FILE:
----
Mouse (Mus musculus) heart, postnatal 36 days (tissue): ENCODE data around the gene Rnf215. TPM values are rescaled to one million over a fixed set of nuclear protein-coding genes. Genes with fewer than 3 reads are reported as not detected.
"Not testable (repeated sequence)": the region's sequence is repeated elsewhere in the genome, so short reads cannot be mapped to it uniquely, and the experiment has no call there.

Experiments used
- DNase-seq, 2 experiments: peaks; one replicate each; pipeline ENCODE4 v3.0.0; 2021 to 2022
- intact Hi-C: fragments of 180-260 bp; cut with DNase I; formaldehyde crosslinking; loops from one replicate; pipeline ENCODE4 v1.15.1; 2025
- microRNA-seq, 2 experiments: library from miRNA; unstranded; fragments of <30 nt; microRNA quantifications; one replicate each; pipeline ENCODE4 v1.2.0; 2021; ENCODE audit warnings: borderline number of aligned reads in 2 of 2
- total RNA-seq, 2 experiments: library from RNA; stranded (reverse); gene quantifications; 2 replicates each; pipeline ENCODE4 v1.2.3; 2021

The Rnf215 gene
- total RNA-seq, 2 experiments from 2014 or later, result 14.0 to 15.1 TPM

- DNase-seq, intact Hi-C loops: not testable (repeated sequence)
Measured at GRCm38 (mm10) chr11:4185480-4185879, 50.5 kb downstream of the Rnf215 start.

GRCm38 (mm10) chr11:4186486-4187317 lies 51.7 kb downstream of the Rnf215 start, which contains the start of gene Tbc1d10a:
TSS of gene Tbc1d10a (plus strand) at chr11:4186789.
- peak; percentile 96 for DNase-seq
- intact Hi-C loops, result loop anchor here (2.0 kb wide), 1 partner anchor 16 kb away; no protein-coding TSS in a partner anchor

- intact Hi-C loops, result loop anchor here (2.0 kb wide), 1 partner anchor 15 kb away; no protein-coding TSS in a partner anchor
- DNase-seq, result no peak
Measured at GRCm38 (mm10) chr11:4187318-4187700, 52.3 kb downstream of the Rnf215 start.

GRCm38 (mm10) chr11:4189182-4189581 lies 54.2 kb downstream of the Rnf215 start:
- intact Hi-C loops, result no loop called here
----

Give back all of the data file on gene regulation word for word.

Mouse (Mus musculus) heart, postnatal 36 days (tissue): ENCODE data around the gene Rnf215. TPM values are rescaled to one million over a fixed set of nuclear protein-coding genes. Genes with fewer than 3 reads are reported as not detected.
"Not testable (repeated sequence)": the region's sequence is repeated elsewhere in the genome, so short reads cannot be mapped to it uniquely, and the experiment has no call there.

Experiments used
- DNase-seq, 2 experiments: peaks; one replicate each; pipeline ENCODE4 v3.0.0; 2021 to 2022
- intact Hi-C: fragments of 180-260 bp; cut with DNase I; formaldehyde crosslinking; loops from one replicate; pipeline ENCODE4 v1.15.1; 2025
- microRNA-seq, 2 experiments: library from miRNA; unstranded; fragments of <30 nt; microRNA quantifications; one replicate each; pipeline ENCODE4 v1.2.0; 2021; ENCODE audit warnings: borderline number of aligned reads in 2 of 2
- total RNA-seq, 2 experiments: library from RNA; stranded (reverse); gene quantifications; 2 replicates each; pipeline ENCODE4 v1.2.3; 2021

The Rnf215 gene
- total RNA-seq, 2 experiments from 2014 or later, result 14.0 to 15.1 TPM

- DNase-seq, intact Hi-C loops: not testable (repeated sequence)
Measured at GRCm38 (mm10) chr11:4185480-4185879, 50.5 kb downstream of the Rnf215 start.

GRCm38 (mm10) chr11:4186486-4187317 lies 51.7 kb downstream of the Rnf215 start, which contains the start of gene Tbc1d10a:
TSS of gene Tbc1d10a (plus strand) at chr11:4186789.
- peak; percentile 96 for DNase-seq
- intact Hi-C loops, result loop anchor here (2.0 kb wide), 1 partner anchor 16 kb away; no protein-coding TSS in a partner anchor

- intact Hi-C loops, result loop anchor here (2.0 kb wide), 1 partner anchor 15 kb away; no protein-coding TSS in a partner anchor
- DNase-seq, result no peak
Measured at GRCm38 (mm10) chr11:4187318-4187700, 52.3 kb downstream of the Rnf215 start.

GRCm38 (mm10) chr11:4189182-4189581 lies 54.2 kb downstream of the Rnf215 start:
- intact Hi-C loops, result no loop called here